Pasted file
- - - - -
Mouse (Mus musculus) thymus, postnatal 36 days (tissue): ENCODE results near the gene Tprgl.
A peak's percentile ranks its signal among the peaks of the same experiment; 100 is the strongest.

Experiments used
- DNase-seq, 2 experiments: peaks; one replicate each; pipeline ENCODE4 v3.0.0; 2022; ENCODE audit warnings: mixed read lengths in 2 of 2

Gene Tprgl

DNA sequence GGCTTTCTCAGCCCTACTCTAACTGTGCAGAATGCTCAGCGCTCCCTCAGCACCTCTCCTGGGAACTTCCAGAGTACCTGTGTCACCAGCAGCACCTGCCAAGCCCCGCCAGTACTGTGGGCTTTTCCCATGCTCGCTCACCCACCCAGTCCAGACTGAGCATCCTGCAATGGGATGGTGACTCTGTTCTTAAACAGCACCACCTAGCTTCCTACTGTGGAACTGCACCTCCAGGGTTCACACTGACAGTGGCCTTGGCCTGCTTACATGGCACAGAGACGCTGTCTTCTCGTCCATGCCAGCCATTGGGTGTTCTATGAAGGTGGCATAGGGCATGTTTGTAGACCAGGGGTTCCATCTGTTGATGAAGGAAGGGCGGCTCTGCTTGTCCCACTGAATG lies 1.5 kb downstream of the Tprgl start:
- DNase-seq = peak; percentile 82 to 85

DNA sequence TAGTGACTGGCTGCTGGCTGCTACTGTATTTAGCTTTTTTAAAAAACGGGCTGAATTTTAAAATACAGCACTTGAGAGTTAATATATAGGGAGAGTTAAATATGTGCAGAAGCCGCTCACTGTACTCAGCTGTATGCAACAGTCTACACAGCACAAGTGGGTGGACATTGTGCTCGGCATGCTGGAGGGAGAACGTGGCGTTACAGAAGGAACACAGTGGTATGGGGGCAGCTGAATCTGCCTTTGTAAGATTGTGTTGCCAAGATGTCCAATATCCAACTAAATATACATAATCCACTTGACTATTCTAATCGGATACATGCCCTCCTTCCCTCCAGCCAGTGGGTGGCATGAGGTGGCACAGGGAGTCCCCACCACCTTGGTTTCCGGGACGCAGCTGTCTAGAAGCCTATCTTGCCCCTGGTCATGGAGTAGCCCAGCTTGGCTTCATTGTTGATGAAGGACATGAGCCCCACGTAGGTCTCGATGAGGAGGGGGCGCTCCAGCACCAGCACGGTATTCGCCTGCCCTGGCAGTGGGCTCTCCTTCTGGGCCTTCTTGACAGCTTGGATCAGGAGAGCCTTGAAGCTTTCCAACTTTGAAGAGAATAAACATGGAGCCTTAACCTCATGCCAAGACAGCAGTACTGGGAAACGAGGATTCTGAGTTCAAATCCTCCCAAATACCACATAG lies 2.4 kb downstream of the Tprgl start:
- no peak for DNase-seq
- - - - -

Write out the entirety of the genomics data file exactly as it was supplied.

Mouse (Mus musculus) thymus, postnatal 36 days (tissue): ENCODE results near the gene Tprgl.
A peak's percentile ranks its signal among the peaks of the same experiment; 100 is the strongest.

Experiments used
- DNase-seq, 2 experiments: peaks; one replicate each; pipeline ENCODE4 v3.0.0; 2022; ENCODE audit warnings: mixed read lengths in 2 of 2

Gene Tprgl

DNA sequence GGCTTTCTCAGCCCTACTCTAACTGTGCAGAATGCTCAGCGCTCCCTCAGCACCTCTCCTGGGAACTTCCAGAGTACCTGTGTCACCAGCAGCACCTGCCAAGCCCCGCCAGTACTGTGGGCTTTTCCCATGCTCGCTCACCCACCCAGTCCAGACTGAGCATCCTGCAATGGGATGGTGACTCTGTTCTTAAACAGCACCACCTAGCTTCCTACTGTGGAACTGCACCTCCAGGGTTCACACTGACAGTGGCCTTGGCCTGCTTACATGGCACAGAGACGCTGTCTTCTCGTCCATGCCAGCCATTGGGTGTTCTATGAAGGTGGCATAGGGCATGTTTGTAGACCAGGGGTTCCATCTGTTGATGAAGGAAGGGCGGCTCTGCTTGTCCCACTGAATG lies 1.5 kb downstream of the Tprgl start:
- DNase-seq = peak; percentile 82 to 85

DNA sequence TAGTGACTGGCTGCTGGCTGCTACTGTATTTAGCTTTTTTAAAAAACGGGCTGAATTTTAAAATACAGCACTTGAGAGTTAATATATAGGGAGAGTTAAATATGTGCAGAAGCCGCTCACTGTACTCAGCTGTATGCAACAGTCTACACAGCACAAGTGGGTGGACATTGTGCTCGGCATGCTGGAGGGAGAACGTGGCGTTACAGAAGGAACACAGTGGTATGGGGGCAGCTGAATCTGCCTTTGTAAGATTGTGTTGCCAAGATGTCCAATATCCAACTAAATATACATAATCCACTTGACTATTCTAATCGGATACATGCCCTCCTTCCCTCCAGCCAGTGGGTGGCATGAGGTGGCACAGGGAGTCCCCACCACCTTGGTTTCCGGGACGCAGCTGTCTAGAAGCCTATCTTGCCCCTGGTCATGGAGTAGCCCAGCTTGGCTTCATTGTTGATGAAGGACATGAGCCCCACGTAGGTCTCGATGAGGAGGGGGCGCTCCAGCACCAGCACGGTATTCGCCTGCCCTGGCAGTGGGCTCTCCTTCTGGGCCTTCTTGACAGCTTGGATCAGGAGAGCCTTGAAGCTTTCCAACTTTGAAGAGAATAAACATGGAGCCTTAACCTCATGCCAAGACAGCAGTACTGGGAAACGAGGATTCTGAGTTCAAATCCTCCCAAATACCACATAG lies 2.4 kb downstream of the Tprgl start:
- no peak for DNase-seq